Happy Friday friends!! Aren’t we cute? Don’t we look happy?
The truth about marriage
The truth is, our marriage is messy. It ebbs and flows. Sometimes we are close, and sometimes we are not.
I’ve changed, he’s changed, our relationship has changed. There are times I’ve just looked at him and thought, who is this person? 😤 And other times we are in a crowded room and all I can think is wow, I really do like him more than anyone else in the world. Even the kids.
Marriage is hard work, and sometimes it sucks
I didn’t really get what people meant when they said marriage was work. (Yeah yeah of course it’s work… ) I realize I probably don’t know some of the challenges headed our way. I do know the work can suck—it hurts and can feel like sobbing and wanting to yell and pack your bags and never see their ugly face ever again, and yet staying. Forgiving. Listening. Trying.
But marriage also means having an adventure partner, a shoulder to rest on, someone to hang out and eat pizza in sweatpants with. It means washing the dishes next to someone who loves and accepts you and is trying to be the old man holding your hand 50 years down the road.
I know it doesn’t always work out, despite our best efforts. That’s ok too.
Here is the truth
I just wanted to share this picture of us looking cute and happy and for you to know that we are cute and happy, but also sometimes we are petty and ugly-crying, and that is just part of the whole experience.
Marriage isn’t perfect
I debated sharing this because it’s hard to admit publicly that my marriage isn’t perfect. I much rather share just the good stuff! But let’s be honest, as good as it is, it’s not all good stuff! I feel like you all know me a little bit more, if you made it this far. 😂
Let’s be real
Let’s be real online and share the good and bad. Let’s talk about the awkward things and learn from one another. Otherwise, what is the point of this space? Who has the best curated brag-show? 🙅🏻♀️
Thank you for being a part of the conversation! I don’t get enough opportunity to sit and talk (my favorite activity), so I love the conversations we can have here.
I’m here for you
I hope you’re having a wonderful day and if you ever feel like you need someone to talk to, I am here! It really wouldn’t be weird, I like talking to people. Not sure why I felt like I needed to add that, but I did and I meant it! ✌
This might have been our most basic year yet, and I am totally ok with that. I feel like you get to this place in life where life just is and it keeps rolling forward, and you get to choose how much you are going to enjoy the ride.
Like any day, we rushed to get Gavin off to school, Chet went to work, I went to the gym.
We ordered pizza and salad so no one had to cook, and video called our parents to wish them happy Valentine’s. We ate some chocolates Chet bought and read sweet notes he made for each of us.
After the kids went to bed, we watched The Bachelor by the fireplace and bonded over how alike we think and how ridiculous the show is.
Lately, I have been dreaming of selling all our stuff and jetting off to some exotic destination where we can experience a different lifestyle and grow closer as a family. I know it sounds a bit naive and romanticized, but living abroad in Shanghai whet my appetite for this kind of lifestyle.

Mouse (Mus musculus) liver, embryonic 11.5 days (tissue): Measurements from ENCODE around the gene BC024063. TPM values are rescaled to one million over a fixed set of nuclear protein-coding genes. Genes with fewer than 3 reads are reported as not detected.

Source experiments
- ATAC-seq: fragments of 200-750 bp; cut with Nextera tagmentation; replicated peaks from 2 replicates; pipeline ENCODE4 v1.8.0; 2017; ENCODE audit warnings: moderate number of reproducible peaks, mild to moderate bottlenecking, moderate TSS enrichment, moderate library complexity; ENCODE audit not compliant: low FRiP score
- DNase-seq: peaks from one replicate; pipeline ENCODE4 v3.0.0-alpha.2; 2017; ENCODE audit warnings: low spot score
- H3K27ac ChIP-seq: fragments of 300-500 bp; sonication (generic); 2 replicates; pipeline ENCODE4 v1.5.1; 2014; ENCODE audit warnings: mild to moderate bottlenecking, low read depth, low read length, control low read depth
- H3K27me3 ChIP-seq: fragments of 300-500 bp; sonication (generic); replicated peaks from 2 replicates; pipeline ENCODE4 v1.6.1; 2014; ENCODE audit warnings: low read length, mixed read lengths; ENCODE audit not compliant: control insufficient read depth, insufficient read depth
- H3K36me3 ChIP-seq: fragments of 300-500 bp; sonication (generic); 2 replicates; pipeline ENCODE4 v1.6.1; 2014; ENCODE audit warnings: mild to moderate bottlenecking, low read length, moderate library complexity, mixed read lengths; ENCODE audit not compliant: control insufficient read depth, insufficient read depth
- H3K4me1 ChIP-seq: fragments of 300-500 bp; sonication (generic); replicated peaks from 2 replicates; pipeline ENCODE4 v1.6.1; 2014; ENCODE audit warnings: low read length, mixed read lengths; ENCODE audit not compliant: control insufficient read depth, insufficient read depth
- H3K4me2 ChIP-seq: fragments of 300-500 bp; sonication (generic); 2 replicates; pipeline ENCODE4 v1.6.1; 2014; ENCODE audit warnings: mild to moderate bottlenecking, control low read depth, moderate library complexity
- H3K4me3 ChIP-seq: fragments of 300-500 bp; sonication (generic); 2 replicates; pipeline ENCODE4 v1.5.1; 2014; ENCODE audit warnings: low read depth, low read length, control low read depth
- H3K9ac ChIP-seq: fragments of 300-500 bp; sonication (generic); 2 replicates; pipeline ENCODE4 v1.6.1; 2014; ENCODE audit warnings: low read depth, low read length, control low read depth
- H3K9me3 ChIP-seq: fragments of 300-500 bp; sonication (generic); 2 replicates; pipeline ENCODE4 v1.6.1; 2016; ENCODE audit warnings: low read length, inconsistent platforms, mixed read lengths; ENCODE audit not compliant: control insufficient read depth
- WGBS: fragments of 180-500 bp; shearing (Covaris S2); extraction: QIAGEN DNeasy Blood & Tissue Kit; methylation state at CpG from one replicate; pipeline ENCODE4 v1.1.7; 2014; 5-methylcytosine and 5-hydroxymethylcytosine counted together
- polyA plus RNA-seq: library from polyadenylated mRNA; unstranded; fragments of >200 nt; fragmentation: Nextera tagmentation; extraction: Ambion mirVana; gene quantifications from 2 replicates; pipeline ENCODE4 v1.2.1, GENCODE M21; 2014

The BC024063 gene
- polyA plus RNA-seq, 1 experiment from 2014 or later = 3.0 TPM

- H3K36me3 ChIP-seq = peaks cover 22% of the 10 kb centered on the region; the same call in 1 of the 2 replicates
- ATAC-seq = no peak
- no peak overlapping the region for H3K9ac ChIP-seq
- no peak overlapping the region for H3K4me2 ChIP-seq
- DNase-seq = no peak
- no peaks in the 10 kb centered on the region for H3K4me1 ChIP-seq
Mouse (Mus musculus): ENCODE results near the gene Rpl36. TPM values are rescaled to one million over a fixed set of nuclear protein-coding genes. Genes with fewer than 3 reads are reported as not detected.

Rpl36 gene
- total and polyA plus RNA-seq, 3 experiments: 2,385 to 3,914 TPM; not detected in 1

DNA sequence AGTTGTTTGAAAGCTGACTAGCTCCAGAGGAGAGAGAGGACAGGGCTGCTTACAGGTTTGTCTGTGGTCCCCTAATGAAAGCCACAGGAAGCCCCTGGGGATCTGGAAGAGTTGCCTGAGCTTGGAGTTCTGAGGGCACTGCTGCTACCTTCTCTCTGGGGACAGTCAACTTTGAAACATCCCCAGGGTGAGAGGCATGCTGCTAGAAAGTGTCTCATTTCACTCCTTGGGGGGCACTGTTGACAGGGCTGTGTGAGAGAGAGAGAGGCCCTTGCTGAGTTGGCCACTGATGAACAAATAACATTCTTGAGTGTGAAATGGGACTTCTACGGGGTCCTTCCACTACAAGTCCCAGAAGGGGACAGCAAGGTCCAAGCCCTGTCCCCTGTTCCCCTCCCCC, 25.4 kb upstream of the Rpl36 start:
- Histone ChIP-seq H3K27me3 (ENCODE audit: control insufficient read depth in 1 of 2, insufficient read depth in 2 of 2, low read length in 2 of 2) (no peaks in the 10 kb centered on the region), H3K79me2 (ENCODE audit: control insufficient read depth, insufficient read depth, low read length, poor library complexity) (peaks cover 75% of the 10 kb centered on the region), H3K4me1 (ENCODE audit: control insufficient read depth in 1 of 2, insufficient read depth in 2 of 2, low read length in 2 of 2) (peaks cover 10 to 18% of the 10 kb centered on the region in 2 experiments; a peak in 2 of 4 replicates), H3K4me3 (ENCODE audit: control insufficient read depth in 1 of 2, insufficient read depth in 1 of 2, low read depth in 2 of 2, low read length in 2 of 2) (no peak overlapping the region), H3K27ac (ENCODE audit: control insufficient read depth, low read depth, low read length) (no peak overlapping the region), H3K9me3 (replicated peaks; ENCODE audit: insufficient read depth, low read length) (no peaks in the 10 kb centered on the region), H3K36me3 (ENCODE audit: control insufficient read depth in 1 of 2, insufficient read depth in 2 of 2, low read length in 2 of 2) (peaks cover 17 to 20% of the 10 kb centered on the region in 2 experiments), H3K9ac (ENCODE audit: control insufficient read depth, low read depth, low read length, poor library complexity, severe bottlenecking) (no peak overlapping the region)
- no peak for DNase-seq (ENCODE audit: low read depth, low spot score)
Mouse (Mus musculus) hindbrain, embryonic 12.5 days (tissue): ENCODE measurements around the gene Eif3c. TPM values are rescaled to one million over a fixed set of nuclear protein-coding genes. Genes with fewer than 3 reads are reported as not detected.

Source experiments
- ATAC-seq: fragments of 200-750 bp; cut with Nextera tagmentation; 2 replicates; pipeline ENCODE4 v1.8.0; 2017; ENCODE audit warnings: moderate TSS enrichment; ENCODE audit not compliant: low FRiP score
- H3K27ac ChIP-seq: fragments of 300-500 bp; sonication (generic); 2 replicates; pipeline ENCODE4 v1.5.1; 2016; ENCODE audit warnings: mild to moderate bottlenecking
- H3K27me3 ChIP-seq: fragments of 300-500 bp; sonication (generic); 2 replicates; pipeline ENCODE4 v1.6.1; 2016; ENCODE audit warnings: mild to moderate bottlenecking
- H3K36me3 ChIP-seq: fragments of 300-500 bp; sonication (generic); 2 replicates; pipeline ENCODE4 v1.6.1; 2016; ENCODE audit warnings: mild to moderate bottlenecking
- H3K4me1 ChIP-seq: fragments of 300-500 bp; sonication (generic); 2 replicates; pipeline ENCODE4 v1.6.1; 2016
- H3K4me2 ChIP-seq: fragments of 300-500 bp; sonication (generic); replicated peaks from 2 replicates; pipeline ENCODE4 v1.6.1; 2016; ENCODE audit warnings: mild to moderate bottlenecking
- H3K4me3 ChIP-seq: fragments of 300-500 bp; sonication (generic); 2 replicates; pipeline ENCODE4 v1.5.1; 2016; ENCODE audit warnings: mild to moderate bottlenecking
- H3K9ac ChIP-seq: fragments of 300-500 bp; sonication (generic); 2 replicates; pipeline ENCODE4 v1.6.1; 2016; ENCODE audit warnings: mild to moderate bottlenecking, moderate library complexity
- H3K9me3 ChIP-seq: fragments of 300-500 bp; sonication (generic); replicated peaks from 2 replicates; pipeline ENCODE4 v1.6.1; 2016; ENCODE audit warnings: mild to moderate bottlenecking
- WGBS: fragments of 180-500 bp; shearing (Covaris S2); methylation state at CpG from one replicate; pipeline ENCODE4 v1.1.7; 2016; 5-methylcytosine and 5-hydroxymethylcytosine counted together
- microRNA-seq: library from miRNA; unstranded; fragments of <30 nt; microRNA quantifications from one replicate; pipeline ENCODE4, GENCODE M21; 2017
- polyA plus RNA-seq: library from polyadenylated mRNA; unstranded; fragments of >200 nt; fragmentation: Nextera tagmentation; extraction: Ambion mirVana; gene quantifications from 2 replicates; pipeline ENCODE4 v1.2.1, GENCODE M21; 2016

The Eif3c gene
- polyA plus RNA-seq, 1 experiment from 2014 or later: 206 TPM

I want to be a nomadic family. There, I’ve said it.
I have always wanted to travel, it’s a core part of who my am. My biggest beef with life is that I can never decide what life to live because I want to live ALL THE LIVES. I wish I had 100 lives so I could be an artist in downtown NYC, a soccer mom nestled behind the white-picket fence, an actor on Broadway, a lonely National Geographic photographer, a busy book publishing exec in stilettos, and a warm psychologist with an inviting cream-toned office.
For me, travel is the answer to this dilemma. I can’t live 100 separate lives, but I can essentially live as many lives as I can find destinations.
Pre-China I was definitely living the young mother in LA suburbs life–I would go to mommy group play-dates, take the baby to the library and the park, eat at Chik-fil-A while my son enjoyed the play area, made DIY crafts, and made oh-so-many meal plans.
And then BAM, I find myself in Shanghai, living in a HUGE city (upwards of 24 million) for the first time in my life. Suddenly I’m dressing chic as I hail a cab to meet up with a friend at a trendy cafe, dancing on the 87th floor of the Jin Mao Tower in the financial district, squeezing (and I mean squeezing) onto a subway during rush hour on my way to work, jetting down the insane chaotic street on my scooter to pick up my son from his international bilingual preschool.
It was intoxicating.
It was also hard and complicated. Pollution was a big problem. School had it’s challenges. My son missed out on some things–his language development slowed down as he tried to learn a second language (this is perfectly normal for bilingual children and their language skills are often more advanced later in life). He really missed his extended family. It was nearly impossible for us to sign him up for team sports like soccer. He literally had no idea what go-gurt, pirate’s booty, or pop tarts were, which I’m actually ok with, especially since his favorite foods were red bean paste steamed buns and xialongbao.